There’s a sense of a man laying out his heart with no apologies.
Langhorne Slim has always seemed like a dude with a pretty comfortable perspective of things. Even heartbreak, as 2012’s The Way We Moved showed. But The Spirit Moves shows Langhorne Slim out of the woods — maybe momentarily, maybe for good. That easy tension is what makes Slim, his band, The Law, and his music so compelling. He’s a guy you can watch from the floor of a crowded concert hall or in a dark room by yourself and think, “I’d buy anything this guy is selling.”
As the album shifts seamlessly into “Changes,” it’s confirmed: this is the wide-open heart of a songwriter and a band possessed by possibility. “I’m going through changes, through all of the strangeness,” he sings, with a lilt and hope.
In a recent teaser set in the Philadelphia area that gives him his name, Slim’s performance hinted of the confessional exhilaration of the soon-to-be-dropping album. Lots of falling to knees, lots of direct pleas to the crowd with hips and jutting chin. And it all seems a natural and giddy part of the show. Even in the few awkward moments of the album like the early-‘60s-style number “Whisperin’,” Slim’s somewhat cheeky, somewhat earnest, and somewhat scary delivery draws you in, warms you up, sets you back down, and leaves you wondering what just happened.
If The Way We Moved gave a glimpse of the fully released potential of an artist, The Spirit Moves is the promise fulfilled. In songs like “Wolves,” where he annunciates like he needs you to hear every syllable of the story, the vocal track is right out in front. There’s no muddy, uneven, buried mix anywhere here. No apologies.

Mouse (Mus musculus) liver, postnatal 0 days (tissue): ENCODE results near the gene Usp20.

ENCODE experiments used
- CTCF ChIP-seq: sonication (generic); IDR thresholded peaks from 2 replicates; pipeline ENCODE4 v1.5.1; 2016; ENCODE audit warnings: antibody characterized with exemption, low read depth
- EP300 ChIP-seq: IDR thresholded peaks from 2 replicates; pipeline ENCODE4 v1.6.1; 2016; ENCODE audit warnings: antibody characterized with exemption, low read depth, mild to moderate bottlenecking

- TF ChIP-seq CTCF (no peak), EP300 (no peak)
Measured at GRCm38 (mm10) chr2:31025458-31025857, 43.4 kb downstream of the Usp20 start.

The abandon of a song like “Strangers” does what the best pop songs are meant to do: make you joyously bang your head long enough to hear the undercurrent of fear and hope that connects you to the ether. If it’s not picked up as the theme to something — anything — the industry has no ears.
The comforting drumming of long-time collaborator Malachi DeLorenzo grounds the proceedings like a heartbeat. And the rest of the excellent Law sets down an understated fervor that Slim shimmies on top of. There’s more steady depth, conviction, and resonance in his voice than the sometimes tinny moments of earlier offerings. On The Spirit Moves, Langhorne Slim sounds like a man fascinated by and satisfied with happiness, or unhappiness.
I lost my direction, from the day I was born
I felt disconnected since they cut the cord
If I learned my lesson
To find me some peace
Cause I need protection from this heart on my sleeve.
“Airplane” might be the best of the voice-catching, full-frontal emotion that Slim somehow pulls out of himself. It could be a showstopper — it fills with those little tropes that crack your resolve:
Some people live trying to be forgiven
That might be life, but that ain’t living.
This is the album that you recommend to all segments of your friends without reservation. If you’ve got half a heart, it’s likely to break and pulse and soar.